“A lot of people thought it would be a good idea to have these voluntary standards because they see a lot of horrible forestry going on,” said Bob Bancroft, a biologist and former forestry auditor based in the Canadian province of Nova Scotia. “Now they’re relieved if they see a green label on a product in the grocery store. They feel that’s fine and have a clear conscience buying it,” he said. “And that’s what’s wrong with what’s happening here.”
FSC’s director general, Kim Carstensen, responded to the criticism in an interview with ICIJ and German broadcaster WDR.
“We believe we are a good label in a number of criteria. We have a governance system that involves stakeholders. We have strict environmental regulations. We have strict social rules as well,” Carstensen said.
In an ideal world, he added, governments would play a larger role in forest protection.
“But the situation is not an ideal world,” Carstensen said. “So in a situation where a government allows logging in an area where there is a question of whether this is responsible management or not so responsible management, we think certification should still play a role, and we think FSC certification could be the case in that situation.”
As a “voluntary tool,” FSC “does not claim it can solely solve multi-layered problems such as deforestation,” a spokesperson added in a statement.
FSC uses a firm called Assurance Services International (ASI) to accredit auditors and monitor their activities. ASI declined to address ICIJ questions about how companies certified by ASI-accredited auditors later were accused of environmental or other wrongdoing. In a statement to ICIJ, a spokesperson for Bonn-based ASI said its investigators had “blocked” 88 companies holding FSC certifications in the last five years, stripping them of the certification. “If we identify integrity risks, then we follow up on it with rigor,” the spokesperson said.
PEFC’s head of communications, Thorsten Arndt, said that the “credibility of PEFC and other certification systems has been assessed multiple times,” adding that the United Nations has recognized the group PEFC “as an indicator for progress towards the Sustainable Development Goals (SDGs) and the Biodiversity Agreement,” a series of social and environmental goals.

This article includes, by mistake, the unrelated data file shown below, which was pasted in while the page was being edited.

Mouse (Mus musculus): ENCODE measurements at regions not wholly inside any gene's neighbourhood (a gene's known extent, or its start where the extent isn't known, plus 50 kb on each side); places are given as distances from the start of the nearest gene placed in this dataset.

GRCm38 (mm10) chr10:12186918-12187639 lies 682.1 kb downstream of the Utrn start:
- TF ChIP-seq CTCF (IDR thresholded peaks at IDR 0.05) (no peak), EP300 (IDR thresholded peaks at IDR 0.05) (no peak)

Arndt wrote that PEFC sets and revises its standards based on “the latest scientific knowledge, research and relevant emerging issues” to ensure that forests are “managed sustainably.”
Arndt also disputed critics’ claims that PEFC is industry friendly, saying that the organization was founded by small- and family-forest owners and that the forest-product industry remains only one of nine stakeholder groups that set PEFC standards, along with Indigenous communities, trade unions and other non-industry actors.
For their part, auditing firms said that the third-party verification system had contributed overall to improving the management of forests around the world, increased scrutiny and required greater transparency of forest-product companies.
Firms contacted by ICIJ conceded that there may be cases where an auditor overlooks or misunderstands problems or even clients’ fraudulent intentions. But, they said, those represent only a small percentage of the audited cases.
“To the critics who claim that certification is simply greenwashing PR, I would say that they are trying to use the exception to prove the rule,” said Linda Brown, co-founder of U.S.-based auditing firm SCS Global Services.
In Search of a Solution
Governments around the world have started to pay attention to companies’ claims that they are eco-friendly, but so far only a handful have taken action.
In 2021, consumer-protection agencies in the U.K. and the Netherlands examined hundreds of company websites and determined that 40% of claims of eco-friendliness “could be misleading consumers.” The Australian Competition and Consumer Committee launched a similar examination last fall.
And the European Commission, the EU’s executive branch, is considering legislation targeting so-called greenwashing practices, defined as marketing that relies on “misleading environmental claims.” The commission is responding to findings that nearly half of such claims, across several economic sectors, “may be false or deceptive.”
A leaked draft of the proposal indicates that EU countries would impose “effective, proportionate and dissuasive” penalties on companies that make environmental claims, unsupported by evidence, about their products. It also says authorities would rely on “independent verifiers” to demonstrate that the claims have substance. A first official draft of the legislation is expected late this month.
It is not clear at this stage whether auditors will be under scrutiny in the EU or other jurisdictions that are considering anti-greenwashing measures. Grant Rosoman, a senior adviser to Greenpeace International who specializes in forest issues, remarked that auditing and certification firms generally evade the spotlight that exposes the company making the product or the company selling the product. “The certification bodies in between don’t tend to surface as part of the picture,” Rosoman said, “even though, in a sense, they are one of the biggest parts of the problem in terms of the weaknesses in these systems.”
When auditing is poorly done, “a lot of bad practices slip through,” said Rosoman, who has researched certification systems and auditors. “These problems allow deforestation to continue on the ground, allow human rights [abuses] to continue, allow illegalities to continue.”
This article is part of “Deforestation Inc.,” a global investigation organized and led by the International Consortium of Investigative Journalists in collaboration with 39 media partners. At climate talks in 2021, world leaders pledged to halt forest loss and degradation by 2030. During a nine-month investigation, 140 journalists from 27 countries delved into why and how nations are falling short of meeting that goal.
Contributing reporters: Agustin Armendariz, Jelena Cosic, Emilia Diaz-Struck, Miguel Fiandor, Karrie Kehoe, Brenda Medina, Delphine Reuter, Margot Williams (ICIJ), Anne-Laure Barral (Radio France), Allan de Abreu, Luiz Fernando de Toledo and Bernardo Esteves (Piauí), Attila Biro (Context), Petra Blum (WDR), Krisna Pradipta (Tempo), Stefan Melichar (Profil), Francisca Skoknic (LaBot), Kirsi Skön (YLE), Lina Verschwele (Der Spiegel).